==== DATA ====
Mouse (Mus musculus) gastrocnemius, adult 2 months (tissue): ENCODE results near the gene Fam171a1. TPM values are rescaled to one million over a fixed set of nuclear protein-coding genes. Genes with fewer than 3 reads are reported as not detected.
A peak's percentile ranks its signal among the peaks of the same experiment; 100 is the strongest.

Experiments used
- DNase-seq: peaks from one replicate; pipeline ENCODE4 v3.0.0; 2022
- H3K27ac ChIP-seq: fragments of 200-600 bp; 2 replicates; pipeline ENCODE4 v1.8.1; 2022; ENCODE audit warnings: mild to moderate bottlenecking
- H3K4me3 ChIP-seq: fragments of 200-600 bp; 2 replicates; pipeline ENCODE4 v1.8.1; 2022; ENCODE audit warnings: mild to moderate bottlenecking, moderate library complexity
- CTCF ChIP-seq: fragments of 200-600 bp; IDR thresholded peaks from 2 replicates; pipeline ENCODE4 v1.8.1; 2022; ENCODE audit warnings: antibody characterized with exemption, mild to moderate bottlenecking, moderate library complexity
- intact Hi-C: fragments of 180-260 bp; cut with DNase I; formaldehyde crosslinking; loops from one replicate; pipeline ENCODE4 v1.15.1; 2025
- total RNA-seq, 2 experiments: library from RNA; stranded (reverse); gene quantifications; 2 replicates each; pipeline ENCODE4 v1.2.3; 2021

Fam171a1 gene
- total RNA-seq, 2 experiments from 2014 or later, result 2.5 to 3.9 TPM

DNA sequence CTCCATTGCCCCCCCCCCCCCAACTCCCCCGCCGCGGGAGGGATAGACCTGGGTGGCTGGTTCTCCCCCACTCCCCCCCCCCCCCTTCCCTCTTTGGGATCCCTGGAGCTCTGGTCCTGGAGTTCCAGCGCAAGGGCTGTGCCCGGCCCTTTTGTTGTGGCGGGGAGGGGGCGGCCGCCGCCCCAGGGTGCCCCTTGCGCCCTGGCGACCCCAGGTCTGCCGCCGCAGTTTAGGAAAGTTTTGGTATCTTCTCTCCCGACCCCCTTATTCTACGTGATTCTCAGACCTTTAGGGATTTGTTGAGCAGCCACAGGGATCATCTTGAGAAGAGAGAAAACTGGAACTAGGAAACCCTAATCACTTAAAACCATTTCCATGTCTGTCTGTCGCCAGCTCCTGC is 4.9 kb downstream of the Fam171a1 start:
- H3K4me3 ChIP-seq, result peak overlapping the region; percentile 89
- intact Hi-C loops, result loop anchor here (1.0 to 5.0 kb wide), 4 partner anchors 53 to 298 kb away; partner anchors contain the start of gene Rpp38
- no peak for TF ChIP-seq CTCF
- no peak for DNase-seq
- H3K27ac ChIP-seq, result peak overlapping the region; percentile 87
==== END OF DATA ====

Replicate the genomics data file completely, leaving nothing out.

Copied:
Mouse (Mus musculus) gastrocnemius, adult 2 months (tissue): ENCODE results near the gene Fam171a1. TPM values are rescaled to one million over a fixed set of nuclear protein-coding genes. Genes with fewer than 3 reads are reported as not detected.
A peak's percentile ranks its signal among the peaks of the same experiment; 100 is the strongest.

Experiments used
- DNase-seq: peaks from one replicate; pipeline ENCODE4 v3.0.0; 2022
- H3K27ac ChIP-seq: fragments of 200-600 bp; 2 replicates; pipeline ENCODE4 v1.8.1; 2022; ENCODE audit warnings: mild to moderate bottlenecking
- H3K4me3 ChIP-seq: fragments of 200-600 bp; 2 replicates; pipeline ENCODE4 v1.8.1; 2022; ENCODE audit warnings: mild to moderate bottlenecking, moderate library complexity
- CTCF ChIP-seq: fragments of 200-600 bp; IDR thresholded peaks from 2 replicates; pipeline ENCODE4 v1.8.1; 2022; ENCODE audit warnings: antibody characterized with exemption, mild to moderate bottlenecking, moderate library complexity
- intact Hi-C: fragments of 180-260 bp; cut with DNase I; formaldehyde crosslinking; loops from one replicate; pipeline ENCODE4 v1.15.1; 2025
- total RNA-seq, 2 experiments: library from RNA; stranded (reverse); gene quantifications; 2 replicates each; pipeline ENCODE4 v1.2.3; 2021

Fam171a1 gene
- total RNA-seq, 2 experiments from 2014 or later, result 2.5 to 3.9 TPM

DNA sequence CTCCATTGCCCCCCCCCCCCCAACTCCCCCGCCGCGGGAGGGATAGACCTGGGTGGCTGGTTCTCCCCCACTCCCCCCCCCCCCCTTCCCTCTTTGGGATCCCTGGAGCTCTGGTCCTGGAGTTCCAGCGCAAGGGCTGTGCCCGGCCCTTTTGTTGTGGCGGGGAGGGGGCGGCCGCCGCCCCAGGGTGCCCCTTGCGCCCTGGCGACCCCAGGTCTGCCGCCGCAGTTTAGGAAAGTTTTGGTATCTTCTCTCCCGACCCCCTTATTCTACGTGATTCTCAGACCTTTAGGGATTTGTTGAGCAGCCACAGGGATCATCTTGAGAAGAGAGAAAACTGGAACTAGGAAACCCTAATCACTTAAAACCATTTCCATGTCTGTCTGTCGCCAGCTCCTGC is 4.9 kb downstream of the Fam171a1 start:
- H3K4me3 ChIP-seq, result peak overlapping the region; percentile 89
- intact Hi-C loops, result loop anchor here (1.0 to 5.0 kb wide), 4 partner anchors 53 to 298 kb away; partner anchors contain the start of gene Rpp38
- no peak for TF ChIP-seq CTCF
- no peak for DNase-seq
- H3K27ac ChIP-seq, result peak overlapping the region; percentile 87